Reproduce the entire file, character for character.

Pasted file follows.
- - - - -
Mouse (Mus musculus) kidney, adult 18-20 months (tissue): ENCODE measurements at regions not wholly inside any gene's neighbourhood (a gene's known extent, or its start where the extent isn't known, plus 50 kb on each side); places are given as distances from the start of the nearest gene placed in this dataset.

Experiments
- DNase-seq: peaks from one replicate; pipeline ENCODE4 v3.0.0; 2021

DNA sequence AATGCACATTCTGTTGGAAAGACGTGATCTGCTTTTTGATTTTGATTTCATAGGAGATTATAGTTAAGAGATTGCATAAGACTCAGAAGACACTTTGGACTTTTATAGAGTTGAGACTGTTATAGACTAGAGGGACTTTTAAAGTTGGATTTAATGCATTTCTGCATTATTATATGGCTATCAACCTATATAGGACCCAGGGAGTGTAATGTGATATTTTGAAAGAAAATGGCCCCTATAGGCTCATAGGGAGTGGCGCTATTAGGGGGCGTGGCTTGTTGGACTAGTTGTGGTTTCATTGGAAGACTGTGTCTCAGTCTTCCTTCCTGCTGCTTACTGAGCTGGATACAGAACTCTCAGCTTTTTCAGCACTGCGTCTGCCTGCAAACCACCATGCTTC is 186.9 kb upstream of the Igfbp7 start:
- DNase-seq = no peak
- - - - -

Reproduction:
Mouse (Mus musculus) kidney, adult 18-20 months (tissue): ENCODE measurements at regions not wholly inside any gene's neighbourhood (a gene's known extent, or its start where the extent isn't known, plus 50 kb on each side); places are given as distances from the start of the nearest gene placed in this dataset.

Experiments
- DNase-seq: peaks from one replicate; pipeline ENCODE4 v3.0.0; 2021

DNA sequence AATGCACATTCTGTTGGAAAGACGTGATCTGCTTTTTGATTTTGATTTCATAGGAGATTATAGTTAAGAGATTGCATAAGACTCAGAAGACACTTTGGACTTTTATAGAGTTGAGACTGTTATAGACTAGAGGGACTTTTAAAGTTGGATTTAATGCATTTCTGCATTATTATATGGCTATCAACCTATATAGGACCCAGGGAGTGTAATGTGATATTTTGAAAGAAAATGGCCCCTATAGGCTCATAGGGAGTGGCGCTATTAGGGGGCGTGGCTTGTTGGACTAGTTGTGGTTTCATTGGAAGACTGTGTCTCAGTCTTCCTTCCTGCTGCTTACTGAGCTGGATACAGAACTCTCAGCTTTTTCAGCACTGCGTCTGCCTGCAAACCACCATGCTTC is 186.9 kb upstream of the Igfbp7 start:
- DNase-seq = no peak